More on the ideological polarization (and erosion) of science – Why is evolution true?

More on the ideological polarization (and erosion) of science – Why is evolution true?

This time it’s a chemistry course at Rice University. Here’s the poster. (The Black Lives Matter Study tells you this is purely ideological.)

the description.

African chemistry: Examining Black Lives Matter (KIM 125) It will debut spring 24. In this interdisciplinary course, students will explore The intersection of racial justice and chemistry. We will approach chemistry using a historical and contemporary African American lens in order to analyze science and its impact. In addition, we will use chemical concepts to better understand black life in the United States. Because we not only think about what science is being discovered, but also ask why, how, by whom, etc., this course will enable students to think about STEM approaches that enhance societal impact. CHEM 125 is open to students of all majors, regardless of STEM or African American Studies background (counts toward the AAAS minor). Preview the chapter Wednesday, November 8, from 7 to 8 p.m In MCC. Contact Dr. Brooke Johnson (email redacted) if you have questions.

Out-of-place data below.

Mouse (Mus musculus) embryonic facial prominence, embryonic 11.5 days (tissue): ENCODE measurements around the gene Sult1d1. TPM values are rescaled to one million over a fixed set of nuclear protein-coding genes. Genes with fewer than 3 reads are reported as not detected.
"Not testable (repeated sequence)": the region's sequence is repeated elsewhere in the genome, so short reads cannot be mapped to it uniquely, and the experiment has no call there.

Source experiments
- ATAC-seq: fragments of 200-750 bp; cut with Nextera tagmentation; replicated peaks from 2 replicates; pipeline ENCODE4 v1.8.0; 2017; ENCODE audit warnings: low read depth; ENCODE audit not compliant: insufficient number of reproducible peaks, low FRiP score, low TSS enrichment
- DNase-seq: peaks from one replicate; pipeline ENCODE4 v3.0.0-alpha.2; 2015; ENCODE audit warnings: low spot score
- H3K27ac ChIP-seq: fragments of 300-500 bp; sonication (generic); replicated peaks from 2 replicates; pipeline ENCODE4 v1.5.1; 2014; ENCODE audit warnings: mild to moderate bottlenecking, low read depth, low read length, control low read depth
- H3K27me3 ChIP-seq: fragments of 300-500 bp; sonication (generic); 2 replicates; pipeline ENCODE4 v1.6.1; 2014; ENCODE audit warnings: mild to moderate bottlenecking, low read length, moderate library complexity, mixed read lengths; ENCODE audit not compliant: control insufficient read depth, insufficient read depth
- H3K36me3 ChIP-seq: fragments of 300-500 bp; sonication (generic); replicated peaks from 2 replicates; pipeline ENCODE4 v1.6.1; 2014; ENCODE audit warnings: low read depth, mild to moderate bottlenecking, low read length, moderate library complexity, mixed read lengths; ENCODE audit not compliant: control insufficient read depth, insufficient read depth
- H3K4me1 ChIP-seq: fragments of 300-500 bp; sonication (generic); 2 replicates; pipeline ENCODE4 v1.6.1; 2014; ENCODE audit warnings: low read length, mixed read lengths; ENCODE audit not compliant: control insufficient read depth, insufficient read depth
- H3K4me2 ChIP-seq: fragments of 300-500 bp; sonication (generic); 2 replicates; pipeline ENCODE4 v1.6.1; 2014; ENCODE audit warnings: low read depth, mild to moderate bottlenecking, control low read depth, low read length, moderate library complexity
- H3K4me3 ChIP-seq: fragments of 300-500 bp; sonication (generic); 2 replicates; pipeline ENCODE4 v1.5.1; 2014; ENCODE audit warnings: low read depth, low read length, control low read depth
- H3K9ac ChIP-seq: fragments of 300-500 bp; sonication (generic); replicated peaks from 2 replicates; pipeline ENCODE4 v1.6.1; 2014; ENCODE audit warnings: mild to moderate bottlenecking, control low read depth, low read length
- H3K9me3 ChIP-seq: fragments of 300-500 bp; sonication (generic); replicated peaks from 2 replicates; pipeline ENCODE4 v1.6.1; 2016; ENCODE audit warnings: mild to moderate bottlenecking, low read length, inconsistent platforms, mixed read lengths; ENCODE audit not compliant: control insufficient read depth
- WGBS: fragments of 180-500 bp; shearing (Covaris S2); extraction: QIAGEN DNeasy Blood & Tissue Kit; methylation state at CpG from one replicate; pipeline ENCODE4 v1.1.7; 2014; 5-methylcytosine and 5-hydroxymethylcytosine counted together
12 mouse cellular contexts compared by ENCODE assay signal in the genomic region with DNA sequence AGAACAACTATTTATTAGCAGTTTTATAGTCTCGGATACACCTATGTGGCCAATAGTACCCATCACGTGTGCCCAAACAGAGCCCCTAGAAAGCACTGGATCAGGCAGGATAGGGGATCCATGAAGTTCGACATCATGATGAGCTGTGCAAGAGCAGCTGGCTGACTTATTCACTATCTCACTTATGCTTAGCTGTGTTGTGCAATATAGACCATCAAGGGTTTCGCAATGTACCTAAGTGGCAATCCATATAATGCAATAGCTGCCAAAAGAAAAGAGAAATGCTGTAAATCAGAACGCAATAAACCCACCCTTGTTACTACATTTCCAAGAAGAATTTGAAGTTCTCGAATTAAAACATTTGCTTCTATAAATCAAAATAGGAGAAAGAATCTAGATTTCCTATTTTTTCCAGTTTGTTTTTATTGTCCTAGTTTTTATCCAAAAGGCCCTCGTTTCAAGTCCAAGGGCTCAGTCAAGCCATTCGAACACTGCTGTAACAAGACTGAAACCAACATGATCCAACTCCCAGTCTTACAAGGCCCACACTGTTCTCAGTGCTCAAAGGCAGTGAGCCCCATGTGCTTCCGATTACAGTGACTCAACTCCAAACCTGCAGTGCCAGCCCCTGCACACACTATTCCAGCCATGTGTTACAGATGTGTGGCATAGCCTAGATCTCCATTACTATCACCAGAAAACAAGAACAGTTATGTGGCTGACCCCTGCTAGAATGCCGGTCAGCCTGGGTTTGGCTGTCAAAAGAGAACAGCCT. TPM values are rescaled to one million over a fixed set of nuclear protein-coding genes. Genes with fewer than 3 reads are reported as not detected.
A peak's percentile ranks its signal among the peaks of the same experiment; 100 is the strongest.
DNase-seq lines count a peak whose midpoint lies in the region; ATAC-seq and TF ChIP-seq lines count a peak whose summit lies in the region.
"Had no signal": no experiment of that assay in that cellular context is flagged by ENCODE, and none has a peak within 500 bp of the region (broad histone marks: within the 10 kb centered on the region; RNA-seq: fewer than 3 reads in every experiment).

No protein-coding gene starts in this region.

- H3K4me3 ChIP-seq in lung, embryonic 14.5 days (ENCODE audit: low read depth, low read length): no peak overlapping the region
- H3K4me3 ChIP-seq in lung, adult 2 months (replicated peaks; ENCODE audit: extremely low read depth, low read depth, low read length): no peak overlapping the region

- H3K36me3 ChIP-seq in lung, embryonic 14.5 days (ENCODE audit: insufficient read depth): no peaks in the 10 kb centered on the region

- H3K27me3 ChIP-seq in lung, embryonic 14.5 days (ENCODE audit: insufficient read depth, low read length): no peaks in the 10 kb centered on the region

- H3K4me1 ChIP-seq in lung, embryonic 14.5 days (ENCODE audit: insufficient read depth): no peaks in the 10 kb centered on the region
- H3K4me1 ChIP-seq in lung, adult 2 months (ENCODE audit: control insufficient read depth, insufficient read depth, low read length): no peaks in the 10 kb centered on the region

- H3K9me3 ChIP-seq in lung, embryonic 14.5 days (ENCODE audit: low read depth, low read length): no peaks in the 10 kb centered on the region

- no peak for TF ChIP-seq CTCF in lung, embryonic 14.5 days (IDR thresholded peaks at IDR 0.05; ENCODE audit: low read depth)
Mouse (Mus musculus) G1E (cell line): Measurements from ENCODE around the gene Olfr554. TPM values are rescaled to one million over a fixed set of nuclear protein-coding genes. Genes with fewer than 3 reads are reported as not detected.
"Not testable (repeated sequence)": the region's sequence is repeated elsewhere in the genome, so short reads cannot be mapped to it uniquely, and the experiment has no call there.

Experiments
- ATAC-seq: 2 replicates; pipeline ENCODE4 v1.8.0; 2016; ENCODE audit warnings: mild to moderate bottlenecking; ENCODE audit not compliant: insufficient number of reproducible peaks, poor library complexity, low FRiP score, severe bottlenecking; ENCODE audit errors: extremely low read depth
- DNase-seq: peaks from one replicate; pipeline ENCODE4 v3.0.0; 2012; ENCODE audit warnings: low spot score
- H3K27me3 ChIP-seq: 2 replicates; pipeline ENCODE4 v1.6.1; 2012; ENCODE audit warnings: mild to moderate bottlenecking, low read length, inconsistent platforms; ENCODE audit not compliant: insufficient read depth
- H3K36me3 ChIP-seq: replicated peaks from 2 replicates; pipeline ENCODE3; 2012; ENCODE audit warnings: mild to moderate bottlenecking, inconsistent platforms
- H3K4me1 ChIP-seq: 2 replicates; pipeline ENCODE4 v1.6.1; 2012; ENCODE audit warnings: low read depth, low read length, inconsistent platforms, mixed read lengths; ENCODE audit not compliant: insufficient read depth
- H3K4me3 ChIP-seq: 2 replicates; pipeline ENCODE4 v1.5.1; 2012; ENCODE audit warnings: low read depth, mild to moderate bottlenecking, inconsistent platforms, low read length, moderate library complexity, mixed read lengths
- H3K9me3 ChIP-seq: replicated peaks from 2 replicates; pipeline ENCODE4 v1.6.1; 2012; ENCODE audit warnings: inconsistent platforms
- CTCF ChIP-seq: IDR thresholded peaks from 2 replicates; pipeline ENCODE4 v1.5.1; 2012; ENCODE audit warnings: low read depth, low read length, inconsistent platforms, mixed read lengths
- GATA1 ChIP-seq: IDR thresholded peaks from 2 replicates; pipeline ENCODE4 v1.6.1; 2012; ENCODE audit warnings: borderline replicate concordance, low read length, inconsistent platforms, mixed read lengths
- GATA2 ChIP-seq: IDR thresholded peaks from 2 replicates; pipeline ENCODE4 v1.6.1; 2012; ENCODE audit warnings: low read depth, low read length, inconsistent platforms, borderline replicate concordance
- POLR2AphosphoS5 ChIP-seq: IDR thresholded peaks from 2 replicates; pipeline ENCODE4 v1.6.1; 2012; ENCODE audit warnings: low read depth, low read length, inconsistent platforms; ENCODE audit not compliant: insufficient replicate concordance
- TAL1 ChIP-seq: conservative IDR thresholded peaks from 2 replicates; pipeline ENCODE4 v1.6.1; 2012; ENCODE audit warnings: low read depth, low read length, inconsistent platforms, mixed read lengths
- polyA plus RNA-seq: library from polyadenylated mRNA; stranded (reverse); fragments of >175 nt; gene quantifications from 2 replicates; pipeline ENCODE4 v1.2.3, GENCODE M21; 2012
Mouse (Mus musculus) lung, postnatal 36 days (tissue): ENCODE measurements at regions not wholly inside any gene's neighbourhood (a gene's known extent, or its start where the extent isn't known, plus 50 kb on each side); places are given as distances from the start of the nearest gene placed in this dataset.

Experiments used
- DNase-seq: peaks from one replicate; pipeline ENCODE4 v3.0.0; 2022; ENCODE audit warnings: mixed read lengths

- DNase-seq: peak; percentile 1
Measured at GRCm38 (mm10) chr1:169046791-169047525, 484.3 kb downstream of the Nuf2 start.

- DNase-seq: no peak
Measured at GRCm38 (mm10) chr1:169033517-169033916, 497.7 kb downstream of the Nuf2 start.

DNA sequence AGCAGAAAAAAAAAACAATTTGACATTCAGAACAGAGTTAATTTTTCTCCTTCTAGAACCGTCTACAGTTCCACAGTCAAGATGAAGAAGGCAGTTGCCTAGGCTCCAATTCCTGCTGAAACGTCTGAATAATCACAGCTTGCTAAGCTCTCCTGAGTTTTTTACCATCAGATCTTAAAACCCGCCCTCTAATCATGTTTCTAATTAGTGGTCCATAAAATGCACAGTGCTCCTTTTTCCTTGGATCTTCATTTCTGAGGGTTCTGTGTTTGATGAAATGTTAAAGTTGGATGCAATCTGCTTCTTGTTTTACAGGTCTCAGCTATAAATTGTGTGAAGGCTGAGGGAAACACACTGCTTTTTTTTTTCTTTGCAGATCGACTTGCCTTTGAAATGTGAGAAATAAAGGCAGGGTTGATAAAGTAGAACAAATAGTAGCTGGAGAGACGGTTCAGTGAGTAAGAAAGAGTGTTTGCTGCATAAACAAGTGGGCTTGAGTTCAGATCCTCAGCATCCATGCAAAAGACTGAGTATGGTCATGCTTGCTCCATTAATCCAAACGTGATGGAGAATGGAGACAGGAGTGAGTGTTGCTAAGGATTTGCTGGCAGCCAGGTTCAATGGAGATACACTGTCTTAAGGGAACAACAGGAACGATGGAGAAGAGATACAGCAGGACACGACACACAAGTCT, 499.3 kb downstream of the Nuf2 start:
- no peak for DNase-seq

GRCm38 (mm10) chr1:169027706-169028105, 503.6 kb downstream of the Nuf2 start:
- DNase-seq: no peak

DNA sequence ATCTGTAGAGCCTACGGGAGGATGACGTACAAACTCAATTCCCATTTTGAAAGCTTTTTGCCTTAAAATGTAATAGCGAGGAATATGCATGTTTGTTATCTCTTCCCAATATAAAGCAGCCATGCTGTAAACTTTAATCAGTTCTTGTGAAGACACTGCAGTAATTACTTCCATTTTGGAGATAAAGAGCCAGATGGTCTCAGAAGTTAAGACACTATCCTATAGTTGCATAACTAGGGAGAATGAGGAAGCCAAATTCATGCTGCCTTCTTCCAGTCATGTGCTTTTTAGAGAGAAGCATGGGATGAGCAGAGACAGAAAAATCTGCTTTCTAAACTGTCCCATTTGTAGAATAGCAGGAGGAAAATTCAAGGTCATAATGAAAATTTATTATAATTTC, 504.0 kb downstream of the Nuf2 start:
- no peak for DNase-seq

Is it even? maybe Do you now want to keep ideology out of science, and refrain from exploiting science to advance your personal “progressive” principles? Although students get credit for this in Rice University’s AAAS minor (African and African American Studies), can one get credit for science as well? I do not wish. Regardless, he taints science by confusing it with “progressive” activism.

Here’s how the course violates academic principles by urging specific political action:

. . . . . This course will enable students to think about science, technology, engineering, and mathematics (STEM) approaches that enhance societal impact.

Now what, do you suppose, he does Which He means?

What does it mean to “use chemical concepts to better understand black life in the United States”?

On Brooke Johnson’s faculty page, which describes her as a “teacher” in the DEI office, she says the following:

Dr. Brooke Johnson joined the DEI team as an instructor after earning her Ph.D. in Chemistry from Princeton University (’23). A Rice alumna (’17) and former Rice track athlete, Dr. Johnson is passionate about the intersection of science and social justice and uses her unique experiences to teach, support, and inspire diverse students.

I thought about making a satirical version of the poster promoting either “Latin alchemy” (actually “Latin alchemy”) or “Jewish alchemy,” but that’s not necessary. The above ad does not need satire.

H/T: Anna

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